MOT test repair bills cost an average of £143 per vehicle as repairs are needed for faults highlighted during the annual test. Motorists are often forced to pay the costly bills or face their car being banned from the road.
The data comes after one-fifth of motorists have revealed they were late for their MOT test because they could not afford upgrades to their car.
However, DVSA experts urge motorists to never put off car repairs on the grounds of road safety and have put together tips to ensure your vehicle stays up to date on repairs while saving money.
Start saving early
The DVSA has set MOT test prices at a maximum of £55 meaning no garage can charge more than this to conduct an annual check.
However, tough new MOT legislation saw one-third of cars fail last year with thousands found to carry “dangerous” faults.
READ MORE: Save hundreds of pounds by checking these car parts
A total of 47 percent assumed if their car passes the MOT test they would not need their car checked for another year.
While an MOT does mean the car is road-legal during this period it does not necessarily mean the car is completely safe to drive.
This is because issues could develop throughout the year which could require urgent updates.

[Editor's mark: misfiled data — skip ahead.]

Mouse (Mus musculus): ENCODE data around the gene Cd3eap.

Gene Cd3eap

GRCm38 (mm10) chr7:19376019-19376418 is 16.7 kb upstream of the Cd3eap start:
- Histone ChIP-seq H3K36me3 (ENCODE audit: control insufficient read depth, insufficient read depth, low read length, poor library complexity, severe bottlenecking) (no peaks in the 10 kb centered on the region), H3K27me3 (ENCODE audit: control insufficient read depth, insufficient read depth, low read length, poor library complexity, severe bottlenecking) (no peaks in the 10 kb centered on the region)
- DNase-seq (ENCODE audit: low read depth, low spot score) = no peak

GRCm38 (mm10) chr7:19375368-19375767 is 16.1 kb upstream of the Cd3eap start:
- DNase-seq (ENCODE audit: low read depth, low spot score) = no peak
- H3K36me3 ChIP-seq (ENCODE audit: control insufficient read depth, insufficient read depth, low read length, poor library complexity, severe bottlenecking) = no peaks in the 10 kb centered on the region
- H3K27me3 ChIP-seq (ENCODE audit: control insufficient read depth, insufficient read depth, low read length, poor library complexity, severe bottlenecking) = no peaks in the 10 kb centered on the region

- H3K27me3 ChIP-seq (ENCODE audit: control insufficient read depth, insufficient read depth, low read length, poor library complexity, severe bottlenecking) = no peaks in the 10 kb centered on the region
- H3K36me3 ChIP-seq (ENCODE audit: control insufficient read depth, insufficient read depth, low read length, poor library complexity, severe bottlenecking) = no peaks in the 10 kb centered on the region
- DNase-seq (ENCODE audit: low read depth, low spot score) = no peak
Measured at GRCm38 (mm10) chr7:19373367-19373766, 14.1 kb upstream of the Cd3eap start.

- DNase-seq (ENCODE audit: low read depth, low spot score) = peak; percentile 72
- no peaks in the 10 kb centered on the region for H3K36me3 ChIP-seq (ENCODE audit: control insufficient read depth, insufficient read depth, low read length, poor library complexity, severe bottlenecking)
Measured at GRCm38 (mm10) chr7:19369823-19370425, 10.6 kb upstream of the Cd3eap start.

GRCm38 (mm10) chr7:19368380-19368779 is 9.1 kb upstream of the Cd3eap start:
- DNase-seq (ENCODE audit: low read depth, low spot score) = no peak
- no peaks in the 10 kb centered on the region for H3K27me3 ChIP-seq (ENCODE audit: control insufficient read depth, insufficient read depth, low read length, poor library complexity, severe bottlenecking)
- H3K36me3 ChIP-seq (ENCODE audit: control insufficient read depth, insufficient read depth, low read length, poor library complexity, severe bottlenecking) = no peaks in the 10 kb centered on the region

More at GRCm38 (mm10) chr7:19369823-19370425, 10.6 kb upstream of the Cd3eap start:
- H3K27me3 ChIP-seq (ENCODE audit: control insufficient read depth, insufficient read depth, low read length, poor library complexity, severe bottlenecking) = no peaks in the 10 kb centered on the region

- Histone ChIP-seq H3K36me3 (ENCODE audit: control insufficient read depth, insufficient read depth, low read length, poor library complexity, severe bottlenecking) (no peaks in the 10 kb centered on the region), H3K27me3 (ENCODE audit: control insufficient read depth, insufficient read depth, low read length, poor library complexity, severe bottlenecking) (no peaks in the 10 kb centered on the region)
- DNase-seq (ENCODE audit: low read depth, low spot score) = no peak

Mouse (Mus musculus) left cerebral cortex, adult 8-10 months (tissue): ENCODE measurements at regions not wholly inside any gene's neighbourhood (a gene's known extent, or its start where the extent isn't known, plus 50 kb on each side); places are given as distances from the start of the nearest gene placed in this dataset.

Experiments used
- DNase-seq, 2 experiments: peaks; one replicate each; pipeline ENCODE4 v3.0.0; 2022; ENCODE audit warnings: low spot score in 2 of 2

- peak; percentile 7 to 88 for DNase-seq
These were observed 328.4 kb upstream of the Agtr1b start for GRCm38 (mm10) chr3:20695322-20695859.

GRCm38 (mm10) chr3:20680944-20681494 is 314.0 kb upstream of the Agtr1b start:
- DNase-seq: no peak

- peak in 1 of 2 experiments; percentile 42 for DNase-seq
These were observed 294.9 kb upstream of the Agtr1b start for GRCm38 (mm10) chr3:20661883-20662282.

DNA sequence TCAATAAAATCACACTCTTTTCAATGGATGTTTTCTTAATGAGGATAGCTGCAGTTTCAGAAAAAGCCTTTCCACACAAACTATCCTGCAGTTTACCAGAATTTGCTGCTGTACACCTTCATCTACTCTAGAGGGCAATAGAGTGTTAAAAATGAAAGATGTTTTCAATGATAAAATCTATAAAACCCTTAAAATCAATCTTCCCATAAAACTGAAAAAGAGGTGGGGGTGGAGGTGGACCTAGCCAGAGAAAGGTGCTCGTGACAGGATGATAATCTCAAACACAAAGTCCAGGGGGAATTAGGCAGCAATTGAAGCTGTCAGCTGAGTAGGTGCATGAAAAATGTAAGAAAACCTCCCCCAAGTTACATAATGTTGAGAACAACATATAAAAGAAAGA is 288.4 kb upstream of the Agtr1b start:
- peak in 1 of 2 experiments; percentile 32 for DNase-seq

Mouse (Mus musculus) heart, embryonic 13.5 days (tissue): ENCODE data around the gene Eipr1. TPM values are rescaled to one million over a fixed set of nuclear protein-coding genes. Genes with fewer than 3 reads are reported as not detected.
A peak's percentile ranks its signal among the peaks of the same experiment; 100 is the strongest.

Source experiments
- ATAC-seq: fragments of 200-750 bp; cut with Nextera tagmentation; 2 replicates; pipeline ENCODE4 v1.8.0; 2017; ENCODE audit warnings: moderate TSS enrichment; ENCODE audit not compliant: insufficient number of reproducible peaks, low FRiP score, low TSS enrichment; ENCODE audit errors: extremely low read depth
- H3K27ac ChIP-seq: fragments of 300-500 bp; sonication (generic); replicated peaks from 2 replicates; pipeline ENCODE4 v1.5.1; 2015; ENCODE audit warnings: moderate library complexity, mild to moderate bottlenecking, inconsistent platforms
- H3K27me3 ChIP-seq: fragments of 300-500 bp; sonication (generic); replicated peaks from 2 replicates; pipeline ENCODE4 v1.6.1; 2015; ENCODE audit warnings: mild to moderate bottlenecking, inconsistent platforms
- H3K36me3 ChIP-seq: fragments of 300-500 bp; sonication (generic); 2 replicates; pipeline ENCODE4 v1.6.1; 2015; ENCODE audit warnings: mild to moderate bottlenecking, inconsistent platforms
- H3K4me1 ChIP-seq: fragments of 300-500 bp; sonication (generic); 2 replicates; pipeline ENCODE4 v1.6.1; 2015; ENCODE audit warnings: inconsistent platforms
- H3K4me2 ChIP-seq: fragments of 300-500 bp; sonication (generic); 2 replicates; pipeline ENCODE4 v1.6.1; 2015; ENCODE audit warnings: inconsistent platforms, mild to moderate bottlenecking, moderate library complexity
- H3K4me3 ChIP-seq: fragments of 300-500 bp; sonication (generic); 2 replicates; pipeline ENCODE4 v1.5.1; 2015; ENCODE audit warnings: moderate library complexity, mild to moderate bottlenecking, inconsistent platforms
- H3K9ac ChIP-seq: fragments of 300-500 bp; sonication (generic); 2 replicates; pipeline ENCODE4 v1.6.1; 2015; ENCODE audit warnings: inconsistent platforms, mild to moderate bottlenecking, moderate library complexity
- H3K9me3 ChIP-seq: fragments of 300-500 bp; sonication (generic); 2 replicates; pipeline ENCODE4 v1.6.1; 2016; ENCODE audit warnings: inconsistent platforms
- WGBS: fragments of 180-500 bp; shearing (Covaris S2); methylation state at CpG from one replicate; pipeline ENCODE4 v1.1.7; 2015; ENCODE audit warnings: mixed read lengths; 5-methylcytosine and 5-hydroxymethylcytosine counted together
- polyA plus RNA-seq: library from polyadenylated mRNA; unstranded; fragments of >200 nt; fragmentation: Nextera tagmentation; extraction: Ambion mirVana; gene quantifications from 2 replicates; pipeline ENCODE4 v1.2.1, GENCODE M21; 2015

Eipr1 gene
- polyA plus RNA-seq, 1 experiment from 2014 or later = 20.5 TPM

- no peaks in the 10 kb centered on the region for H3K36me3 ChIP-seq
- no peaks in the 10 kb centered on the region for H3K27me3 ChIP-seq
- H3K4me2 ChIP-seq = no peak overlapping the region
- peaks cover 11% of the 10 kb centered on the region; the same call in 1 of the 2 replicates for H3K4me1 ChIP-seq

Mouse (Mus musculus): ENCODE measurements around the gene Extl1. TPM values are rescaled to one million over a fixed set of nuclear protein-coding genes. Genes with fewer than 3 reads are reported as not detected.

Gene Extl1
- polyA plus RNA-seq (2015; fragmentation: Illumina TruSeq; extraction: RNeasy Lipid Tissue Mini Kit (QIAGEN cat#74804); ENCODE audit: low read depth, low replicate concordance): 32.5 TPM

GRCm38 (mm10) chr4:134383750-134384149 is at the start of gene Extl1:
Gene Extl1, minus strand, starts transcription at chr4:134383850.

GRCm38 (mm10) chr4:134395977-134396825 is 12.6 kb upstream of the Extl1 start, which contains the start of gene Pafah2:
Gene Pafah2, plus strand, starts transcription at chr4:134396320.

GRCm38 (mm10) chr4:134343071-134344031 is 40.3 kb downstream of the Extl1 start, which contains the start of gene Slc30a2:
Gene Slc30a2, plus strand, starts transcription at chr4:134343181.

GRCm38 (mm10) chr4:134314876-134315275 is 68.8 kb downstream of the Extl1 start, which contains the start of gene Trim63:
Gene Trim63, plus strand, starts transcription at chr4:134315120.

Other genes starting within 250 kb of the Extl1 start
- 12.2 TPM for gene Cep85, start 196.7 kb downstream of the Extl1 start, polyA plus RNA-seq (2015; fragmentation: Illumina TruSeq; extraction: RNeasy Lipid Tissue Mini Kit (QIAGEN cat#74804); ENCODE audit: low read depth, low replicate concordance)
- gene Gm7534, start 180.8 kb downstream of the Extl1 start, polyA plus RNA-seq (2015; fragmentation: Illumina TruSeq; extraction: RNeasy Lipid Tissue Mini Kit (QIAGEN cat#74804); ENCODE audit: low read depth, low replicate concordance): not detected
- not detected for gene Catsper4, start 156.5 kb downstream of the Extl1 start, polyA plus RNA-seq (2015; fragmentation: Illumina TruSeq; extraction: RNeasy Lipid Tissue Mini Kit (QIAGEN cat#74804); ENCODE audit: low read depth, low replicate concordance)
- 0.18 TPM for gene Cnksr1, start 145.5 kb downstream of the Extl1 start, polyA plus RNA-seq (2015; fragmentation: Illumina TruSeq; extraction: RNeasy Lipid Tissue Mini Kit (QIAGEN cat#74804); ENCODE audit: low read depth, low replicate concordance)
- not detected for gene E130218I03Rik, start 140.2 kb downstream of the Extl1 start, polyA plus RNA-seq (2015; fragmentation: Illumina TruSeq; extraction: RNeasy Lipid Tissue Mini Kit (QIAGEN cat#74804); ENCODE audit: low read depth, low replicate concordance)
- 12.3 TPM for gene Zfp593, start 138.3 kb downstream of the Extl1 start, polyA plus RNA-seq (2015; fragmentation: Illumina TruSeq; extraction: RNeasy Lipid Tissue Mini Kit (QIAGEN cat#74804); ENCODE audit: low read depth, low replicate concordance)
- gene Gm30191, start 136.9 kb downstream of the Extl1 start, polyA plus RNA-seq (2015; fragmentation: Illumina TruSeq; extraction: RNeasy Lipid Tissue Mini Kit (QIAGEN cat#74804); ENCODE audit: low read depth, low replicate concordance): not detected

Driving a car with a minor fault could soon worsen the damage and this could leave you with a higher repair bill if car parts become broken.
DVSA experts say faults will be picked up at a car service and doing this between your MOT tests could help to spread the cost of repairs throughout the year.
Regular servicing is also likely to make your car more fuel-efficient. Properly inflated tyres will also reduce fuel consumption which saves money.
Don’t put off car updates
Cars can still pass an MOT test if they have recorded a minor fault or advisory update but motorists should never ignore these completely.
DVSA chiefs urge road users to discuss conducting minor repairs with their garage or mechanic as soon as possible.
Updating a fault before it becomes worse is advised and will often mean motorists can save money in the long run.
The DVSA says an advisory fault for low tyre tread will be cheaper to replace than if the issues are left.
Purchasing a cheap set of tyres between £80 and £150 will be more cost-effective than paying out for emergency repairs when a tyre breaks.